I: Transboundary and Emerging Diseases, Bind 54, Nr. 2, 01.03.2007, s. 82-91.

Publikation: Bidrag til tidsskriftTidsskriftartikelForskningpeer review

TY - JOUR

T1 - The effect of dietary calcium and phosphorus supplementation in zeolite a treated dry cows on periparturient calcium and phosphorus homeostasis

AU - Thilsing, Trine

AU - Larsen, T

AU - Jørgensen, R J

AU - Houe, H

PY - 2007/3/1

Y1 - 2007/3/1

N2 - Previous studies have proved the possibility of preventing parturient hypocalcaemia by zeolite A supplementation during the dry period, and a recent in vitro study has indicated a marked calcium (Ca) as well as phosphorus (P) binding effect of zeolite A in rumen fluid solutions. Because of the connection between the Ca and P homeostatic systems, the preventive effect against parturient hypocalcaemia may arise from zeolite induced decreased availability of dietary Ca as well as P. In the present study, the expected Ca and P binding capacity was challenged by feeding high and low levels of dietary Ca and/or P to zeolite A treated dry cows. Twenty-one pregnant dry cows were assigned to four experimental groups receiving a dry cow ration unsupplemented or supplemented with extra Ca and/or P. During the last 2 weeks of the dry period all cows additionally received 600 g of zeolite A per day. A high level of dietary P prepartum significantly decreased the plasma Ca concentration before as well as immediately after calving (day 0-3). Conversely, the plasma inorganic phosphate concentration was higher among these cows than among cows receiving no supplemental P. The prepartum dietary Ca level significantly affected the serum 1,25-dihydroxyvitamin D concentration during zeolite supplementation, whereas the periparturient plasma Ca concentration was apparently not affected by the dietary Ca level. During zeolite A supplementation plasma parathyroid hormone was significantly higher among cows receiving additional P. The urinary deoxypyridinoline/creatinine ratio was not affected by the prepartal dietary Ca or P level. Serum aluminium (Al) was significantly higher during zeolite A supplementation than during the preceding period, indicating partial destruction of the zeolite in the intestinal tract with subsequent release and absorption of Al. It is suggested that the effect of prepartum zeolite supplementation on the periparturient Ca homeostasis depends on the level of Ca as well as P in the dry cow ration.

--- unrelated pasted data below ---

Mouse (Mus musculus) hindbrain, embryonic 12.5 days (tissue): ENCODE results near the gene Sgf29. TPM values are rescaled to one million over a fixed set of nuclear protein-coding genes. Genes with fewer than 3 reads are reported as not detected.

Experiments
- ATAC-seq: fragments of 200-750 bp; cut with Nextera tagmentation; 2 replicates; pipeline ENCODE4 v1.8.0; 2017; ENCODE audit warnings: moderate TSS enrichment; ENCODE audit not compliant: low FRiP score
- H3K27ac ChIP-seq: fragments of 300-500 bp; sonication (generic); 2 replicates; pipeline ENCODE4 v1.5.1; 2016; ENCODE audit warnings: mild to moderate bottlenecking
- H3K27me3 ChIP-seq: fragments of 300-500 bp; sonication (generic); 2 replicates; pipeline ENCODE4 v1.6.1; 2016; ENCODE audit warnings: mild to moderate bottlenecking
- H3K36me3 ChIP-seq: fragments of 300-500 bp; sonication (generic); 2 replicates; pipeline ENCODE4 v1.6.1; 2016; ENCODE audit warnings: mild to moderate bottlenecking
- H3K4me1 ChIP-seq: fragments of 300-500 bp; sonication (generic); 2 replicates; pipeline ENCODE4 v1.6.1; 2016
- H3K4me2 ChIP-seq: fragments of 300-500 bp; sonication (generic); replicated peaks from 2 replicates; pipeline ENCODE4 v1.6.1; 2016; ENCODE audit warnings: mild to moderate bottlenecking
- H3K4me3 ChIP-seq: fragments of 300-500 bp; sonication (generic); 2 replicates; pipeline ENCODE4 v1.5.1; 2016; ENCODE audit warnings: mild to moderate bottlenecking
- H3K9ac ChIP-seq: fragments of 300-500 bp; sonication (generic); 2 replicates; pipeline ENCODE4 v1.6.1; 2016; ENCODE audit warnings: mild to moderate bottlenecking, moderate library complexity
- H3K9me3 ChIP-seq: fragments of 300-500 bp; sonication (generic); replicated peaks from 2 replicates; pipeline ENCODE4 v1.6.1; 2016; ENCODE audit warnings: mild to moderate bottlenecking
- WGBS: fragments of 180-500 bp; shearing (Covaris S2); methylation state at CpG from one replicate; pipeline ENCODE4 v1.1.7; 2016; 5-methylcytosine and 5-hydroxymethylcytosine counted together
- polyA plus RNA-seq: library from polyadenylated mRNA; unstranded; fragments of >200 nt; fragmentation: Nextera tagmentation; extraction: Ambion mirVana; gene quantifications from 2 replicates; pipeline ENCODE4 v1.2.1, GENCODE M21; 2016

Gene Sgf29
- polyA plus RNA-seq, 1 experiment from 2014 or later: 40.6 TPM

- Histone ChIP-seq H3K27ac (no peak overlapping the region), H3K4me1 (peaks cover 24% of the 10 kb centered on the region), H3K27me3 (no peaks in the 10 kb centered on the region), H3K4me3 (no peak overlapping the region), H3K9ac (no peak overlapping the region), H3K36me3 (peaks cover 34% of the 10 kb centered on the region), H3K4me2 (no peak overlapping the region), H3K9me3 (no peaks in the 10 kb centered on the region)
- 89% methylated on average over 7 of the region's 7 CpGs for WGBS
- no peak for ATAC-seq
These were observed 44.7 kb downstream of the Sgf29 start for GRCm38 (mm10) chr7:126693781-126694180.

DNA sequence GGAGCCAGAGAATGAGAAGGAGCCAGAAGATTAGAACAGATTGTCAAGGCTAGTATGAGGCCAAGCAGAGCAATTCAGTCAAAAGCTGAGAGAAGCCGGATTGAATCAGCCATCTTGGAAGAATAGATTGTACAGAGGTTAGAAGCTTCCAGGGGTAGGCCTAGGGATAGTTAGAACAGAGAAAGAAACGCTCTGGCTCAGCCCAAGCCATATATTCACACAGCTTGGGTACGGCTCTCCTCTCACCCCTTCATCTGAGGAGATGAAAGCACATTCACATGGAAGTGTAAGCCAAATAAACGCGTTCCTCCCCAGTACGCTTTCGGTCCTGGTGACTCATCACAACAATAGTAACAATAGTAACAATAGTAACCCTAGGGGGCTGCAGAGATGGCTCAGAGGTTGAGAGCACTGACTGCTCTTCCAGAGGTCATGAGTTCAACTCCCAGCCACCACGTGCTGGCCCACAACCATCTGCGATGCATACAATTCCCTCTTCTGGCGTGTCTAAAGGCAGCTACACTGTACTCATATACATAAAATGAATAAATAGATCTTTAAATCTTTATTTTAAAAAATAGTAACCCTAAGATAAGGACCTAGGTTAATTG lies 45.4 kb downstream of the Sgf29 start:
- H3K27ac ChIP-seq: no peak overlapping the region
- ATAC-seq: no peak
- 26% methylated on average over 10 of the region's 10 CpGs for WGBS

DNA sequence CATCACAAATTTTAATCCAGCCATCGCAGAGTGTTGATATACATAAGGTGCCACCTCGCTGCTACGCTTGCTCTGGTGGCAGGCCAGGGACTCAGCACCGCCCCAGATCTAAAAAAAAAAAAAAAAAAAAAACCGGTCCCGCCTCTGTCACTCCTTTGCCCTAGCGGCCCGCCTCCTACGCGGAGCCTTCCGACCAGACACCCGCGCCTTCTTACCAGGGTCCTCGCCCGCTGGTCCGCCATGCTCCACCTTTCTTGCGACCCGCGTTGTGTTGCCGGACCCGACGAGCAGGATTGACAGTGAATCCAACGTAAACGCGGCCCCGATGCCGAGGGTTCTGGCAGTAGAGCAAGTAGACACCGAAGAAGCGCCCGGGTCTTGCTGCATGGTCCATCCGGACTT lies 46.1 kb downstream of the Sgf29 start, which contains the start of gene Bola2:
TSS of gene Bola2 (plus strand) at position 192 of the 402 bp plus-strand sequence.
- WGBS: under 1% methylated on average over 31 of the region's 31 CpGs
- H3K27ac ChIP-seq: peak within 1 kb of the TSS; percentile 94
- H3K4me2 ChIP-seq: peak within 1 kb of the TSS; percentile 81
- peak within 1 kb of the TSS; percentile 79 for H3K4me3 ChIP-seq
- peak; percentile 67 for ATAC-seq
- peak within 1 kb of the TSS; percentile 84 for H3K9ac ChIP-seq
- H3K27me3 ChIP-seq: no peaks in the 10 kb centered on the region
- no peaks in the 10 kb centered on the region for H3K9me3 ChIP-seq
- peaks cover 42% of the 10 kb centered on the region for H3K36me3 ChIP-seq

AB - Previous studies have proved the possibility of preventing parturient hypocalcaemia by zeolite A supplementation during the dry period, and a recent in vitro study has indicated a marked calcium (Ca) as well as phosphorus (P) binding effect of zeolite A in rumen fluid solutions. Because of the connection between the Ca and P homeostatic systems, the preventive effect against parturient hypocalcaemia may arise from zeolite induced decreased availability of dietary Ca as well as P. In the present study, the expected Ca and P binding capacity was challenged by feeding high and low levels of dietary Ca and/or P to zeolite A treated dry cows. Twenty-one pregnant dry cows were assigned to four experimental groups receiving a dry cow ration unsupplemented or supplemented with extra Ca and/or P. During the last 2 weeks of the dry period all cows additionally received 600 g of zeolite A per day. A high level of dietary P prepartum significantly decreased the plasma Ca concentration before as well as immediately after calving (day 0-3). Conversely, the plasma inorganic phosphate concentration was higher among these cows than among cows receiving no supplemental P. The prepartum dietary Ca level significantly affected the serum 1,25-dihydroxyvitamin D concentration during zeolite supplementation, whereas the periparturient plasma Ca concentration was apparently not affected by the dietary Ca level. During zeolite A supplementation plasma parathyroid hormone was significantly higher among cows receiving additional P. The urinary deoxypyridinoline/creatinine ratio was not affected by the prepartal dietary Ca or P level. Serum aluminium (Al) was significantly higher during zeolite A supplementation than during the preceding period, indicating partial destruction of the zeolite in the intestinal tract with subsequent release and absorption of Al. It is suggested that the effect of prepartum zeolite supplementation on the periparturient Ca homeostasis depends on the level of Ca as well as P in the dry cow ration.

KW - Animal Nutritional Physiological Phenomena

KW - Animals

KW - Calcium

KW - Calcium, Dietary

KW - Cattle

KW - Cattle Diseases

KW - Dietary Supplements

KW - Female

KW - Hypocalcemia

KW - Nutritional Requirements

KW - Parturition

KW - Phosphorus

KW - Phosphorus, Dietary

KW - Pregnancy

KW - Zeolites

U2 - 10.1111/j.1439-0442.2007.00887.x

DO - 10.1111/j.1439-0442.2007.00887.x

M3 - Journal article

VL - 54

SP - 82

EP - 91

JO - Transboundary and Emerging Diseases

JF - Transboundary and Emerging Diseases

SN - 1865-1674

IS - 2

ER -